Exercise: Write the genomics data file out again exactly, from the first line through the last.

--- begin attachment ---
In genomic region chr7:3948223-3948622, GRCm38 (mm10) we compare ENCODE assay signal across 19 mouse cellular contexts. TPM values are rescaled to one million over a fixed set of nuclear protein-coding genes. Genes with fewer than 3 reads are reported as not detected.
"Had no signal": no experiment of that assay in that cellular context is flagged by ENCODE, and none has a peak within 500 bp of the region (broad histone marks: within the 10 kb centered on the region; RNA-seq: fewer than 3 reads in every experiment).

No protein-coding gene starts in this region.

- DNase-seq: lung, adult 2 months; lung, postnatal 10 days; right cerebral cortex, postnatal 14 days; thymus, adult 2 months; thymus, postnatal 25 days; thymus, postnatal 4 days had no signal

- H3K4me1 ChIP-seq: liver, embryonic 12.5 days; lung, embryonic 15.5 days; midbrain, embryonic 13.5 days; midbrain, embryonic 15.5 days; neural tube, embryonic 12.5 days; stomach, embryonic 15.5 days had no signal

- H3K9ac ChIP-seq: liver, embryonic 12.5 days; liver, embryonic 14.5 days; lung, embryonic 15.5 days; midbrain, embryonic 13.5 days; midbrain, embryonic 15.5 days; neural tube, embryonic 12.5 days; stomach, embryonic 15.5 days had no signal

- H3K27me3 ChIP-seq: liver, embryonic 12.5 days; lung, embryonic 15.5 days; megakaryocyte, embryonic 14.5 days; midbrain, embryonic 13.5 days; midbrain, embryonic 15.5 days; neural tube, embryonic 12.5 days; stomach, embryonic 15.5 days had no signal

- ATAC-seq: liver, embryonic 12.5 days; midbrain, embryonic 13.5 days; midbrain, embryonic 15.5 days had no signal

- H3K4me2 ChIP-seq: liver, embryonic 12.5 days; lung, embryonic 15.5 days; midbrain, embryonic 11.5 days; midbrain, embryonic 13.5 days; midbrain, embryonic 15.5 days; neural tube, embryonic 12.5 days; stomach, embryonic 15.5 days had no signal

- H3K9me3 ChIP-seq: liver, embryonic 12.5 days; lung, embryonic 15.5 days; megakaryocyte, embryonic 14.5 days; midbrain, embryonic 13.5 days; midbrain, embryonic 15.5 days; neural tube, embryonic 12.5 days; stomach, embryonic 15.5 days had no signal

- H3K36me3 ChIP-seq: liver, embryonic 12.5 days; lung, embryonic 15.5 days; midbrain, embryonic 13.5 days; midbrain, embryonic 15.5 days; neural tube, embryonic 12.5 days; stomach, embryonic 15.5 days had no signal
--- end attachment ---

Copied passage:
In genomic region chr7:3948223-3948622, GRCm38 (mm10) we compare ENCODE assay signal across 19 mouse cellular contexts. TPM values are rescaled to one million over a fixed set of nuclear protein-coding genes. Genes with fewer than 3 reads are reported as not detected.
"Had no signal": no experiment of that assay in that cellular context is flagged by ENCODE, and none has a peak within 500 bp of the region (broad histone marks: within the 10 kb centered on the region; RNA-seq: fewer than 3 reads in every experiment).

No protein-coding gene starts in this region.

- DNase-seq: lung, adult 2 months; lung, postnatal 10 days; right cerebral cortex, postnatal 14 days; thymus, adult 2 months; thymus, postnatal 25 days; thymus, postnatal 4 days had no signal

- H3K4me1 ChIP-seq: liver, embryonic 12.5 days; lung, embryonic 15.5 days; midbrain, embryonic 13.5 days; midbrain, embryonic 15.5 days; neural tube, embryonic 12.5 days; stomach, embryonic 15.5 days had no signal

- H3K9ac ChIP-seq: liver, embryonic 12.5 days; liver, embryonic 14.5 days; lung, embryonic 15.5 days; midbrain, embryonic 13.5 days; midbrain, embryonic 15.5 days; neural tube, embryonic 12.5 days; stomach, embryonic 15.5 days had no signal

- H3K27me3 ChIP-seq: liver, embryonic 12.5 days; lung, embryonic 15.5 days; megakaryocyte, embryonic 14.5 days; midbrain, embryonic 13.5 days; midbrain, embryonic 15.5 days; neural tube, embryonic 12.5 days; stomach, embryonic 15.5 days had no signal

- ATAC-seq: liver, embryonic 12.5 days; midbrain, embryonic 13.5 days; midbrain, embryonic 15.5 days had no signal

- H3K4me2 ChIP-seq: liver, embryonic 12.5 days; lung, embryonic 15.5 days; midbrain, embryonic 11.5 days; midbrain, embryonic 13.5 days; midbrain, embryonic 15.5 days; neural tube, embryonic 12.5 days; stomach, embryonic 15.5 days had no signal

- H3K9me3 ChIP-seq: liver, embryonic 12.5 days; lung, embryonic 15.5 days; megakaryocyte, embryonic 14.5 days; midbrain, embryonic 13.5 days; midbrain, embryonic 15.5 days; neural tube, embryonic 12.5 days; stomach, embryonic 15.5 days had no signal

- H3K36me3 ChIP-seq: liver, embryonic 12.5 days; lung, embryonic 15.5 days; midbrain, embryonic 13.5 days; midbrain, embryonic 15.5 days; neural tube, embryonic 12.5 days; stomach, embryonic 15.5 days had no signal